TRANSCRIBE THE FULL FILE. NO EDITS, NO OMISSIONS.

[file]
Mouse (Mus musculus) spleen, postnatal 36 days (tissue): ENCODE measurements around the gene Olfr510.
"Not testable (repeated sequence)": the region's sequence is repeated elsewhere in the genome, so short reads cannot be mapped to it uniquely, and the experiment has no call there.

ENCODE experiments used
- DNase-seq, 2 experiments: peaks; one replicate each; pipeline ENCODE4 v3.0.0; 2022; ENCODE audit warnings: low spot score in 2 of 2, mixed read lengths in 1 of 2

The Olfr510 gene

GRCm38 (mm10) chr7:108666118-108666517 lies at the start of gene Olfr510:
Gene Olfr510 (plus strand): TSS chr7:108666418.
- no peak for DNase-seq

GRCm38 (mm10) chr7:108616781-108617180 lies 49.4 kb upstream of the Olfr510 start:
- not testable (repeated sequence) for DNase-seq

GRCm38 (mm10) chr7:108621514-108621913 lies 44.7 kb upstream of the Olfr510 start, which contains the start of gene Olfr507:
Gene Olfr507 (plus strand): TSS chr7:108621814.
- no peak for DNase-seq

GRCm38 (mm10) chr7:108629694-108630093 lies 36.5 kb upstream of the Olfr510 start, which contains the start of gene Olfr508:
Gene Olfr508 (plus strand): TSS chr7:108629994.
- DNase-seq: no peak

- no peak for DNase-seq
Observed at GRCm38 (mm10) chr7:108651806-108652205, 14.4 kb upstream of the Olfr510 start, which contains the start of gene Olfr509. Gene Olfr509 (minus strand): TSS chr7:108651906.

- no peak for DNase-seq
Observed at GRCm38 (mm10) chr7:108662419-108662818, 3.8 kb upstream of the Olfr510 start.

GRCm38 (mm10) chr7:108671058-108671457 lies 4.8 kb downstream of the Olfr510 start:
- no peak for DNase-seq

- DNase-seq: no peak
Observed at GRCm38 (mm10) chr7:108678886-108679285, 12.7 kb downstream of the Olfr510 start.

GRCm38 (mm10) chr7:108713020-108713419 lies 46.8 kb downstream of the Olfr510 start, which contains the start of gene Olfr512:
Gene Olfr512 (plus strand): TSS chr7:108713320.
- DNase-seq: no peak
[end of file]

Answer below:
Mouse (Mus musculus) spleen, postnatal 36 days (tissue): ENCODE measurements around the gene Olfr510.
"Not testable (repeated sequence)": the region's sequence is repeated elsewhere in the genome, so short reads cannot be mapped to it uniquely, and the experiment has no call there.

ENCODE experiments used
- DNase-seq, 2 experiments: peaks; one replicate each; pipeline ENCODE4 v3.0.0; 2022; ENCODE audit warnings: low spot score in 2 of 2, mixed read lengths in 1 of 2

The Olfr510 gene

GRCm38 (mm10) chr7:108666118-108666517 lies at the start of gene Olfr510:
Gene Olfr510 (plus strand): TSS chr7:108666418.
- no peak for DNase-seq

GRCm38 (mm10) chr7:108616781-108617180 lies 49.4 kb upstream of the Olfr510 start:
- not testable (repeated sequence) for DNase-seq

GRCm38 (mm10) chr7:108621514-108621913 lies 44.7 kb upstream of the Olfr510 start, which contains the start of gene Olfr507:
Gene Olfr507 (plus strand): TSS chr7:108621814.
- no peak for DNase-seq

GRCm38 (mm10) chr7:108629694-108630093 lies 36.5 kb upstream of the Olfr510 start, which contains the start of gene Olfr508:
Gene Olfr508 (plus strand): TSS chr7:108629994.
- DNase-seq: no peak

- no peak for DNase-seq
Observed at GRCm38 (mm10) chr7:108651806-108652205, 14.4 kb upstream of the Olfr510 start, which contains the start of gene Olfr509. Gene Olfr509 (minus strand): TSS chr7:108651906.

- no peak for DNase-seq
Observed at GRCm38 (mm10) chr7:108662419-108662818, 3.8 kb upstream of the Olfr510 start.

GRCm38 (mm10) chr7:108671058-108671457 lies 4.8 kb downstream of the Olfr510 start:
- no peak for DNase-seq

- DNase-seq: no peak
Observed at GRCm38 (mm10) chr7:108678886-108679285, 12.7 kb downstream of the Olfr510 start.

GRCm38 (mm10) chr7:108713020-108713419 lies 46.8 kb downstream of the Olfr510 start, which contains the start of gene Olfr512:
Gene Olfr512 (plus strand): TSS chr7:108713320.
- DNase-seq: no peak